Black cumin (Nigella sativa)
Of black cumin or ‘Habbat ul Sawda’, the Prophet Muhammed (pbuh) is believed to have said: “In the black seed is healing for every disease except death.” (Sahih Bukhari).
Black cumin is a small (30cm) flowering annual with finely divided leaves and delicate pale blue and white flowers in summer and is followed by an inflated capsule containing aromatic black seeds.
Not to be confused with the closely related Nigella damascena, or Love-In-A-Mist, which is only decorative.
Ideal growing conditions
Black cumin prefers well drained soil in full sun, and can be found growing wild in rocky ground, fallow fields and wastelands. It is hardy and not a difficult plant to grow, and is often recommended for beginner gardeners or low maintenance gardens. Water fairly sparsely.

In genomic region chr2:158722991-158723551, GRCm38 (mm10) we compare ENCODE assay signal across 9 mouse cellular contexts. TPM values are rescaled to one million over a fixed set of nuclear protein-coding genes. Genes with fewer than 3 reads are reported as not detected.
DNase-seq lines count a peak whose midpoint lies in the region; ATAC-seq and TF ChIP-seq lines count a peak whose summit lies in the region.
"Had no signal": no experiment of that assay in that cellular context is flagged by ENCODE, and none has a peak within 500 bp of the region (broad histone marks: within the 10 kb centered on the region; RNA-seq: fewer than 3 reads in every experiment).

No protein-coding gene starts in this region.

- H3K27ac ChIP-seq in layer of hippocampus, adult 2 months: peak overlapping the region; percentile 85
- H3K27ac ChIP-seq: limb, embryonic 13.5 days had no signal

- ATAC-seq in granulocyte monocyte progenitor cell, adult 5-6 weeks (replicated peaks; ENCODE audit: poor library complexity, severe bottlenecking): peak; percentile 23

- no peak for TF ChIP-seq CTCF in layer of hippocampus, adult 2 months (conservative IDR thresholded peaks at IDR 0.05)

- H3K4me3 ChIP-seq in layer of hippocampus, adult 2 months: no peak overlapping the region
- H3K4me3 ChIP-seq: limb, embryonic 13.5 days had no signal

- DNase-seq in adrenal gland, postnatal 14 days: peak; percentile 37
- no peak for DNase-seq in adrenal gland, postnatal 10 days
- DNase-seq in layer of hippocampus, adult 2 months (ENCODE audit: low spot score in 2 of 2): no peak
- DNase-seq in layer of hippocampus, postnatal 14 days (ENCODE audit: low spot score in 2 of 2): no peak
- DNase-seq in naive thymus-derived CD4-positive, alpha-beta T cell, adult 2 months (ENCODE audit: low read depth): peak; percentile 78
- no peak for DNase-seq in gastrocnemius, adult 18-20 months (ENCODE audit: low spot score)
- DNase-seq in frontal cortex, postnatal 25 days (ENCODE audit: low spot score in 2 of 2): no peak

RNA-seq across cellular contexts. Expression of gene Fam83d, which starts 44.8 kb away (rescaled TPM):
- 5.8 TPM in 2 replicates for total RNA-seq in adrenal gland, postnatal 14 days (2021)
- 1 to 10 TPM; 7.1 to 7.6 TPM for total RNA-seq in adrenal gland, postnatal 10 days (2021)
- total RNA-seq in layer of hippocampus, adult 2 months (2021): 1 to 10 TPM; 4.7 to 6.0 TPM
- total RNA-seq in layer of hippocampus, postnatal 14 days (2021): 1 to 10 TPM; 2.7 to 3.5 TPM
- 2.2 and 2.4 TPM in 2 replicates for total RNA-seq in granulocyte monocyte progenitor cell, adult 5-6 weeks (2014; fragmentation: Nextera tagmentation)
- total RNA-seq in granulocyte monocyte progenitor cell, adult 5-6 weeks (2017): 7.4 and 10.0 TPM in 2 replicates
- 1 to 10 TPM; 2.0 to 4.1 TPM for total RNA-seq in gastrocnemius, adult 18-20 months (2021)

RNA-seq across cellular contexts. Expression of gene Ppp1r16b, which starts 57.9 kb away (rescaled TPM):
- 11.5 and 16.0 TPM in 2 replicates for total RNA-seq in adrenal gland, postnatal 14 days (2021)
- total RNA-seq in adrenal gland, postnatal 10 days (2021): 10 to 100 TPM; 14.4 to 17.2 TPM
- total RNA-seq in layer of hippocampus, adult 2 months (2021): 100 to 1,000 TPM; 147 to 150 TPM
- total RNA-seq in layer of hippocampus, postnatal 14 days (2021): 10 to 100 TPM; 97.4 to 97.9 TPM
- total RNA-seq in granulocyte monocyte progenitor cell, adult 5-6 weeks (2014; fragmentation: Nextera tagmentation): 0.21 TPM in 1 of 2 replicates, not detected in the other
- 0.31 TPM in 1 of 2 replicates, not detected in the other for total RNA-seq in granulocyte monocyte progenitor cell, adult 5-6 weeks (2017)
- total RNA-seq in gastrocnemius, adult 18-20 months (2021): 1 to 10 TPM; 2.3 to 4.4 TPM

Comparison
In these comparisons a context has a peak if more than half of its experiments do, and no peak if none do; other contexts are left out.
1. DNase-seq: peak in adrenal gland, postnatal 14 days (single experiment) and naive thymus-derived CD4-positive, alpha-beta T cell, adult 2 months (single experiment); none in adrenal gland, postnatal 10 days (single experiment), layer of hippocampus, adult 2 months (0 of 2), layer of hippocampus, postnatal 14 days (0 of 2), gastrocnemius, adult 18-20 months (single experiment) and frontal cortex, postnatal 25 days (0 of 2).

Very attractive to pollinators, so plant near produce gardens.
As soon as the seedpod turns brown, it can be opened and the seeds collected.
Culinary: Only seeds are used. They are highly aromatic and taste like a combination of onions, black pepper and oregano. Used to flavour curries, meat dishes, breads, pastires, chutneys, sauces and cheeses. Black cumin combines well with lemon and cilantro. Make a tea by adding hot water to lightly crushed seeds. Seeds are also used to flavour honey.
Medicinal: Containing over one hundred different chemical constituents, it is currently a subject for investigation for its use in diseases such as cancer, metabolic syndrome and gastrointestinal disorders.
Beauty: Used to treat skin conditions such as eczema and psoriasis and to add lustre and strenght to hair and nails.
Other names for black cumin
kalonji (Hindi), fennel flower, nutmeg flower, black caraway, Roman coriander, black onion seeds, black sesame, blackseed, Nigella
The Royal Horticultural Society Encyclopedia of Herbs, DK, 2008
Mother Eart Living